Creating Funny Caricatures With Automatic Face Morphing

4 minute read

Any political attribution to this post is purely coincidence.

A sweet accident

This is my first post here and by coincidence it starts with an accident. A friend of mine told me he was making a video for promoting Vei a Vei, a neighborhood association for helping people who temporarily require food support and other basic necessities. He was using some semi-commercial software to mimic the morphing effect popularized by the marvelous video-clip Black or White. However, because he had to pay some bills for unlocking some functional features, he was doing it quite manually in the end. I wanted to help him, so after a quick search on the Internet, I ended up playing around with a very fancy face morphing code. I wanted to make it easier for my friend, a plug-and-play thing, or at least something to be run in the terminal prompt with a single execution instruction. The original post required manually adding some extra facial landmarks and just a single morphing frame was generated. So, while adapting the code, I made the mistake of not clearing the landmarks coordinates for every frame iteration. That caused the landmarks for one of the faces to be completely transferred to the other. That first cartoon face I saw was so funny that I thought it was a joke hidden in the original code. But it wasn’t. It was my bug! A bit of uncertainty in digital arts is like salt and pepper for a good recipe. I heard once from the great Sergi Jordà that some randomness is a good ingredient for extending interactive systems to more expressive terrains. That comes to my mind often, to let the emotions and other unexpected facts be, stay around, just flow in the space and time.

Hillary Clinton's caricature morphed with Donald Trump's facial expression.

The morphing dream

Morphing is as old as the first human who was capable of imagining something being transformed into something else. It is the alchemist dreaming of transmuting organic matter into noble metals. It is the magic that converts the wand into a bouquet of flowers. It is the smooth transition by which two objects become the another; two connected states of two different materials, or simply the creation of a single object having an untangled dual state.

Back on Earth, digital morphing became popular due to multiple films and video clips during the 90s. Back then, techniques outlined curvatures in both the source and target images, to later match them by applying some sort of spatial transformation, like the Beier-Neely algorithm. However, the procedure to create a single clip was really tedious. Nowadays, the object recognition algorithms based on computer vision have made it possible to drastically automate the procedure, especially for human faces. For instance, Dlib is a great toolkit for automatically detecting face landmarks in a way that it was hard to believe was feasible just ten years ago, high-end smartphones allow users to do all kinds of face-based magic tricks, and popular apps like FaceApp create awesome make-up effects, surprising everyone by making the paintings at Rijksmuseum smile amusingly.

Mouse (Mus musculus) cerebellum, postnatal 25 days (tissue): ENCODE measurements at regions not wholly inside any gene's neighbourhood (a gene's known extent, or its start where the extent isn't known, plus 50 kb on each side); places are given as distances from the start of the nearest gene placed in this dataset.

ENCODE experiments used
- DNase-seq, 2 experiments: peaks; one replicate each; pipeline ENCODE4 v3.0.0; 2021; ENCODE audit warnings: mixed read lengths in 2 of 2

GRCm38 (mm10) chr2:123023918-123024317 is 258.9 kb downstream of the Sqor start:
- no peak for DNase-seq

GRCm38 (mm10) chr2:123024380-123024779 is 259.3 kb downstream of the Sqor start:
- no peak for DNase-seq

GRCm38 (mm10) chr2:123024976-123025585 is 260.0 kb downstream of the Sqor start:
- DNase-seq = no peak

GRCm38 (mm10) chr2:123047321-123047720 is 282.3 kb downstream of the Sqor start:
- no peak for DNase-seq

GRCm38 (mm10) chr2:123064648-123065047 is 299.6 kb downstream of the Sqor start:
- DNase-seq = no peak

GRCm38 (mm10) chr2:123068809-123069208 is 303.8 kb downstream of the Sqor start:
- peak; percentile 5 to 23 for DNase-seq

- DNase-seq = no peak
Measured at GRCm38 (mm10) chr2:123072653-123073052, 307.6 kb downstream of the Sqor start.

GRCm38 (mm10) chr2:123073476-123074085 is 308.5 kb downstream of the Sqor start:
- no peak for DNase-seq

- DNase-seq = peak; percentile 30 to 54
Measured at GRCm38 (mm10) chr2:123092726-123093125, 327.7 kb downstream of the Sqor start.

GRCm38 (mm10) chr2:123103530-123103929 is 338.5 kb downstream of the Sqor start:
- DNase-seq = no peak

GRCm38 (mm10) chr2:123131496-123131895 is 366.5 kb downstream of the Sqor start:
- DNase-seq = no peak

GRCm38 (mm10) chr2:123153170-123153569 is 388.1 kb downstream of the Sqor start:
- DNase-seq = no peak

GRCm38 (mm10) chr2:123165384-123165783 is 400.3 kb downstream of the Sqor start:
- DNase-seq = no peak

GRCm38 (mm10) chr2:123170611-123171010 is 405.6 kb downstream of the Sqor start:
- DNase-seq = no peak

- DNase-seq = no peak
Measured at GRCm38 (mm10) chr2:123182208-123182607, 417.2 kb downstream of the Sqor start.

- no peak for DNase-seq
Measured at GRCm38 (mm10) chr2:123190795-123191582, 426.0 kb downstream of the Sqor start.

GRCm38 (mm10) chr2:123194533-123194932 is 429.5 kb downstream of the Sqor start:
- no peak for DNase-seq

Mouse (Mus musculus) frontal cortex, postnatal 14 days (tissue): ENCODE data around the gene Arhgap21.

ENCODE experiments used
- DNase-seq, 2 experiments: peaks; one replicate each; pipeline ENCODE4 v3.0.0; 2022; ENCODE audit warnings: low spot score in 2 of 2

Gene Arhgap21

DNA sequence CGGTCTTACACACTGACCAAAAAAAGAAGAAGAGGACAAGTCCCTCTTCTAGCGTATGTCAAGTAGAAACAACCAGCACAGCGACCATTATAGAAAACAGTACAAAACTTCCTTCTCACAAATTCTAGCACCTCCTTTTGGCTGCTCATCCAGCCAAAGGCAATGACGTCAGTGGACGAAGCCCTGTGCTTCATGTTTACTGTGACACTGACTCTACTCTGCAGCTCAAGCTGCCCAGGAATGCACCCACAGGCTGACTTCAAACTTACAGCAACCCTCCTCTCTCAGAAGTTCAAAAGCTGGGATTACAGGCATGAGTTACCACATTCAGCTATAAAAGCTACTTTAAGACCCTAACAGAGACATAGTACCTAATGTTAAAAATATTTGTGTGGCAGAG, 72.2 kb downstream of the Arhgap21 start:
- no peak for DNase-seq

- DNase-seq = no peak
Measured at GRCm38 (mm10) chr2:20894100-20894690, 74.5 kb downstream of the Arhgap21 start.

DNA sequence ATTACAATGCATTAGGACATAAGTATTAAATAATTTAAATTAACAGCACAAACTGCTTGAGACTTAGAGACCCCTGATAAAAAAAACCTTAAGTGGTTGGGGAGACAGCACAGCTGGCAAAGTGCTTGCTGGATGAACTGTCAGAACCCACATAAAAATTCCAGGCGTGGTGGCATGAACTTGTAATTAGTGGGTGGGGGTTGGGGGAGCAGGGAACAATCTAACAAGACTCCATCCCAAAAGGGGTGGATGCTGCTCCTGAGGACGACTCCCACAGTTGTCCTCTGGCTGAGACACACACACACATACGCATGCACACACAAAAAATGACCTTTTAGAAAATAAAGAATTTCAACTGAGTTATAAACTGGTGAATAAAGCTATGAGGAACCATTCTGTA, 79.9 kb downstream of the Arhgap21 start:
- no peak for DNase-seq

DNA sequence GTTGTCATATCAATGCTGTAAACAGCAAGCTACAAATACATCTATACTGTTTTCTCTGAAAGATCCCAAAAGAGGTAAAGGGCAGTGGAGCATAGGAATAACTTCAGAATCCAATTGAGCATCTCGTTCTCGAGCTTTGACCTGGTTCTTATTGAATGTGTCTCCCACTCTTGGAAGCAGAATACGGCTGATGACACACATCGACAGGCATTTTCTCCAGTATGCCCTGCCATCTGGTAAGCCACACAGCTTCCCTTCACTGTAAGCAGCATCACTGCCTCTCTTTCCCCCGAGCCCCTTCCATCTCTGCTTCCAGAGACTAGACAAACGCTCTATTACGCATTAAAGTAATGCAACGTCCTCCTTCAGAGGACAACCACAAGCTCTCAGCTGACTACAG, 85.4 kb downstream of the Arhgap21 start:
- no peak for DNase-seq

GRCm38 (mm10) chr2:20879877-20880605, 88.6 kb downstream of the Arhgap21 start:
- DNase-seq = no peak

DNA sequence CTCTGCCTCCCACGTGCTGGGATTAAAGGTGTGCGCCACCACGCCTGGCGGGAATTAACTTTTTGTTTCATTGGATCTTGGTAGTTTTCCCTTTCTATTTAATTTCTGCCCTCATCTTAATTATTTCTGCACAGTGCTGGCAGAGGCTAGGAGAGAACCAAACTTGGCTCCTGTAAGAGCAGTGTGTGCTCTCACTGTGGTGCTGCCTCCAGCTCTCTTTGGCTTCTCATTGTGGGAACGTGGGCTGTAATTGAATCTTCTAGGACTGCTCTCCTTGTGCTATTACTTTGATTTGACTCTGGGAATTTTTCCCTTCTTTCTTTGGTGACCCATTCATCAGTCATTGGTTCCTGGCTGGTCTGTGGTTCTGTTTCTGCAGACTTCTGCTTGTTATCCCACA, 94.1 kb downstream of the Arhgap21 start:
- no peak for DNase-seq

Antonio de la Gándara (1861-1917) - The cabaret's gentlemen and four artists of the Chat Noir (1984).

Let’s morph it

FaceMorph performs automatically the following steps:

  1. Facial landmarks recognition on both source and target images (Dlib).
  2. Triangular Delaunay segmentation.
  3. Affine transformation between Delaunay triangles of both faces.
  4. Alpha blending on paired triangles with a given transparency.

To create a caricature effect, the alpha blend on it must be set to either the maximum or the minimum values in order to completely make one of the faces appear, and then the affine transformation must target the landmarks of the other face.

A great choice for shaping funny caricatures is to pair faces with completely different facial dimensions between the eyes, nose or mouth. Not only grins, but also disparate poses can generate crazy distortions too.

Donald Trump's caricature morphed with Hillary Clinton's facial expression.
Hillary Clinton's caricature morphed with Velazquez's facial expression.

In some cases, however, if the poses between the two faces are too distant, the morphing effect gets too distorted or simply broken. That’s the case when the two faces are looking in opposite directions or they are in different places in the image. For the first issue, an horizontal flip can do the trick, while for the second one, a reasonable head alignment, towards the center, will work.

Caricatures of Van Gogh and Paul Goughin morphed with each other's facial expression. Note the Paul Goughin's self-portrait was originally heading to the right side of the painting.

Now we rise the score with a disturbing series of creepy faces. Note that some of them are extreme cases in which some facial parts get too distorted, but it still work pretty well.

A couple of caricatures of Galileo Galilei morphed with Hillary Clinton's (left) and Velazquez's (right) facial expressions.
Velazquez's caricature morphed with Jim Carrey's facial expression.
Batman's (Christian Bale) caricature with the Joker's (Heath Ledger) facial expression.

That’s all folks. Keep morphing and have fun.